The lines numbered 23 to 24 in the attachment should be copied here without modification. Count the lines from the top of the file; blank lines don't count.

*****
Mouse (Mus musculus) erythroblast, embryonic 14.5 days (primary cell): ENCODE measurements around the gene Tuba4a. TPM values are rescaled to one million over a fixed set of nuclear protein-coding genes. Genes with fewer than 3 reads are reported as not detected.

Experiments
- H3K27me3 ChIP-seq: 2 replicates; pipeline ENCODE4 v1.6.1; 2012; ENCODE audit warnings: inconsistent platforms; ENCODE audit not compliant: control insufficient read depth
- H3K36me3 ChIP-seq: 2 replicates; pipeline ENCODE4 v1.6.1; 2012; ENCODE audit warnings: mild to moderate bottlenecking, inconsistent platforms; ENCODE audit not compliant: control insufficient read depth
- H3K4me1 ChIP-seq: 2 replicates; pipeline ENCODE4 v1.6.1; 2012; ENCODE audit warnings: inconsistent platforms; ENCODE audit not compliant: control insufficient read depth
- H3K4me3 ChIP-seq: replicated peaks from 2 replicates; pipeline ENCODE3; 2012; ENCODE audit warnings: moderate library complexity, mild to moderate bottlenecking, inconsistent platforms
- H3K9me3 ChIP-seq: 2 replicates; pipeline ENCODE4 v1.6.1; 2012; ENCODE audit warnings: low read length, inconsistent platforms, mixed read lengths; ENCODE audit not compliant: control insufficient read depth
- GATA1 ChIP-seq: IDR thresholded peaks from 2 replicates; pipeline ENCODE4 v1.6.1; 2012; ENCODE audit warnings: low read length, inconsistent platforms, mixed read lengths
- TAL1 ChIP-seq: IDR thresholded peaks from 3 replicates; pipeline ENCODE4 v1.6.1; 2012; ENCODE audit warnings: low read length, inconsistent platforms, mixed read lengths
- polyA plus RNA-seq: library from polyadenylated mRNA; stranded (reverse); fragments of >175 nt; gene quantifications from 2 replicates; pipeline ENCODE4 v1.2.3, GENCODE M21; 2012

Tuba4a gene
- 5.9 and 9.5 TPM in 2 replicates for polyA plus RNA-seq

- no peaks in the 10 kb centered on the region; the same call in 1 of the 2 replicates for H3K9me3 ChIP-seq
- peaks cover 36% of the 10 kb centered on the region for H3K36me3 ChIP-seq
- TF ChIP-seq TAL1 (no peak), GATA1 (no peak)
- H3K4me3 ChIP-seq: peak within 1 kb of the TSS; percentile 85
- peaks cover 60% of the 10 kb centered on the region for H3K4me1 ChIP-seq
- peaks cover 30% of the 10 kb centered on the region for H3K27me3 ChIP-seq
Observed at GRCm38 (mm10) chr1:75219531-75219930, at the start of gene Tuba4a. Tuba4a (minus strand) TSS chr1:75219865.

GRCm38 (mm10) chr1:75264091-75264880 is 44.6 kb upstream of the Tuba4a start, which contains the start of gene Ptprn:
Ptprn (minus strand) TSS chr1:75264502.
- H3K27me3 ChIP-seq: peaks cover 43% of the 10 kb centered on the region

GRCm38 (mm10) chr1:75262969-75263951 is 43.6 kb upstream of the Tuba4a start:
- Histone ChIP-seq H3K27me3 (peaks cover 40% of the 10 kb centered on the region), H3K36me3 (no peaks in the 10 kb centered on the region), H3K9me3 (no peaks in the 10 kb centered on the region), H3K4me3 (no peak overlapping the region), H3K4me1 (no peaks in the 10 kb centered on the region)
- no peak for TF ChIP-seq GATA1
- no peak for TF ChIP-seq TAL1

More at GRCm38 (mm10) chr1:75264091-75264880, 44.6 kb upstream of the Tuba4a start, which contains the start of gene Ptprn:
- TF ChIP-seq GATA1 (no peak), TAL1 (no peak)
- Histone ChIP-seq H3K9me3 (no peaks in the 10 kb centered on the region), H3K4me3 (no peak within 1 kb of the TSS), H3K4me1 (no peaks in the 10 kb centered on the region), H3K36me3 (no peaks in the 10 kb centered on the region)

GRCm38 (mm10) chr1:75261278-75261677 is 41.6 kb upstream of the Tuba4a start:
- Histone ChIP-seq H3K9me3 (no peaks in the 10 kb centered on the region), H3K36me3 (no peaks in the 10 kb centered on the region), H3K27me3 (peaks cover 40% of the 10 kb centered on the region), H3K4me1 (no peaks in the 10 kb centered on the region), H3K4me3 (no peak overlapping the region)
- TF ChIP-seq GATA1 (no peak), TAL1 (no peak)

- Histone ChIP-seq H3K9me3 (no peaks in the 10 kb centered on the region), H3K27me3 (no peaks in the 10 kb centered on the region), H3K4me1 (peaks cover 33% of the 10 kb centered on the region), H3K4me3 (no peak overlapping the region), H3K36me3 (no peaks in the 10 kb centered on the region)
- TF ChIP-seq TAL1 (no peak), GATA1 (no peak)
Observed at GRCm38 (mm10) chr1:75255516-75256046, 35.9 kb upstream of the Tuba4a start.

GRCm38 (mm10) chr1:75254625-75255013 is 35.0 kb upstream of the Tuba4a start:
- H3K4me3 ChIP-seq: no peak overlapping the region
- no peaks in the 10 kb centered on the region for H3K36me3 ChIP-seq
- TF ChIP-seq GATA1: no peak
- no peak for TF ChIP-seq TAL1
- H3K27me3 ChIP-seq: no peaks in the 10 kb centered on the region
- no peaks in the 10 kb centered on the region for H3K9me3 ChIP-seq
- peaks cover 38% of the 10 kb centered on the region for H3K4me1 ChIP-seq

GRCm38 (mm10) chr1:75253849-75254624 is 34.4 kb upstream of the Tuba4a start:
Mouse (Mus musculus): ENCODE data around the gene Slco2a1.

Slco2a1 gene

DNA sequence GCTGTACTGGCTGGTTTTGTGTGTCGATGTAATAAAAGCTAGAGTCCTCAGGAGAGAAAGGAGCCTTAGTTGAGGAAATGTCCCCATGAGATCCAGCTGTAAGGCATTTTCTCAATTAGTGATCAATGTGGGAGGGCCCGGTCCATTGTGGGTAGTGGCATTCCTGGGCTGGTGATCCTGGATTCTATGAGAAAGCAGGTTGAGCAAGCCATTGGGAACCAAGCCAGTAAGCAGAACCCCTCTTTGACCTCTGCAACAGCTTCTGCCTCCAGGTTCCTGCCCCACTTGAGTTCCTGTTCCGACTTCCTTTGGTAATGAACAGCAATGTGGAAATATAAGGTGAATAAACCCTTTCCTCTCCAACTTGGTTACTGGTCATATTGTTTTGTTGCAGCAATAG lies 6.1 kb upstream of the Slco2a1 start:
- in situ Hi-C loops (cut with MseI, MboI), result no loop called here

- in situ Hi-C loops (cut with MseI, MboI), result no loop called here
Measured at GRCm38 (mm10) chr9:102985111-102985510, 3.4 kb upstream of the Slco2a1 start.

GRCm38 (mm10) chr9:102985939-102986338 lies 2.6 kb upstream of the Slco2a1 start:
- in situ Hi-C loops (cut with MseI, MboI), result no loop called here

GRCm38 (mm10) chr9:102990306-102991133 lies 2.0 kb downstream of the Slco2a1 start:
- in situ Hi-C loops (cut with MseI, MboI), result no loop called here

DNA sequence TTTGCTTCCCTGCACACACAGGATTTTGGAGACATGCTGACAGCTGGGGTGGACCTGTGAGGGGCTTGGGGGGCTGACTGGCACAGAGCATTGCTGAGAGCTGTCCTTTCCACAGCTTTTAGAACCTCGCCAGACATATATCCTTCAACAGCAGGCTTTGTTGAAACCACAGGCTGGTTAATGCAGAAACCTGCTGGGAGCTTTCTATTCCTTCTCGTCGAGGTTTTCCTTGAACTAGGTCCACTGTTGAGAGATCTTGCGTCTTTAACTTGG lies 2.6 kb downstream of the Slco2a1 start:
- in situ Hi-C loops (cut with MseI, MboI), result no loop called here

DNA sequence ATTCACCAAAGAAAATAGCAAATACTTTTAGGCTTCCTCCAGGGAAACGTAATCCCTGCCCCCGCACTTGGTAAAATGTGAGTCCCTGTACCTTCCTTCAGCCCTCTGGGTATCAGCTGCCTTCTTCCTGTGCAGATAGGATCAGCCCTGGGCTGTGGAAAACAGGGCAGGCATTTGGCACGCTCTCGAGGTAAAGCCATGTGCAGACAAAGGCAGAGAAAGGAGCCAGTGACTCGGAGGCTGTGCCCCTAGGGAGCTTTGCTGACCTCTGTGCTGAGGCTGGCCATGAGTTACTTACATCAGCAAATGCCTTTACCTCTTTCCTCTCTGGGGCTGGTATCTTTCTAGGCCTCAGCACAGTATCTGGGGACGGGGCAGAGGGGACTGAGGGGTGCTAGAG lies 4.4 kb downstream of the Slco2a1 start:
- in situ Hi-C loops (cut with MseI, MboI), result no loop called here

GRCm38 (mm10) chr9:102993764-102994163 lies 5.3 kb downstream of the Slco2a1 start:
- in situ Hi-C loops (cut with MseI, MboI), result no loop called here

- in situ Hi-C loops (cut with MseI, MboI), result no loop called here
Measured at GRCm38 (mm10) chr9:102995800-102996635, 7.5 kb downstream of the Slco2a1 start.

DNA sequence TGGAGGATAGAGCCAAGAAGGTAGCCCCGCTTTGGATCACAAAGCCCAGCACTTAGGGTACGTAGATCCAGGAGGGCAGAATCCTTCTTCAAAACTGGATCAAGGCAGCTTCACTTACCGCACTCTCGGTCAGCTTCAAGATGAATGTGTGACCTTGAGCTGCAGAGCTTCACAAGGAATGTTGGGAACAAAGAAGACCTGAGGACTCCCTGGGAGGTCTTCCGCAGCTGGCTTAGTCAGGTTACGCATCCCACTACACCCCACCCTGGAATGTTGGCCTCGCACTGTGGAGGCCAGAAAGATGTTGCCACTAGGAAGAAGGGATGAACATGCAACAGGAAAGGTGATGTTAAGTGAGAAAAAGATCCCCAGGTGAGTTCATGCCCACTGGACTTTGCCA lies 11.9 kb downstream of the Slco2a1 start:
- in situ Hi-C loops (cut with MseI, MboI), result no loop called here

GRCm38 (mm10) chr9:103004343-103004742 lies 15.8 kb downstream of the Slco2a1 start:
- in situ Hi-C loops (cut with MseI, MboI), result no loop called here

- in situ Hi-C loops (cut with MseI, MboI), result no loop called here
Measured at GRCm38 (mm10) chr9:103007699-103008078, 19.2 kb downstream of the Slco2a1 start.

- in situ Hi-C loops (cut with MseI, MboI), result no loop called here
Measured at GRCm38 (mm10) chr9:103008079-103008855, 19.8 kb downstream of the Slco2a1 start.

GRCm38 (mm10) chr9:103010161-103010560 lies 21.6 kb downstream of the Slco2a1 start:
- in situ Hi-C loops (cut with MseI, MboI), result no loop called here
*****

GRCm38 (mm10) chr1:75262969-75263951 is 43.6 kb upstream of the Tuba4a start:
- Histone ChIP-seq H3K27me3 (peaks cover 40% of the 10 kb centered on the region), H3K36me3 (no peaks in the 10 kb centered on the region), H3K9me3 (no peaks in the 10 kb centered on the region), H3K4me3 (no peak overlapping the region), H3K4me1 (no peaks in the 10 kb centered on the region)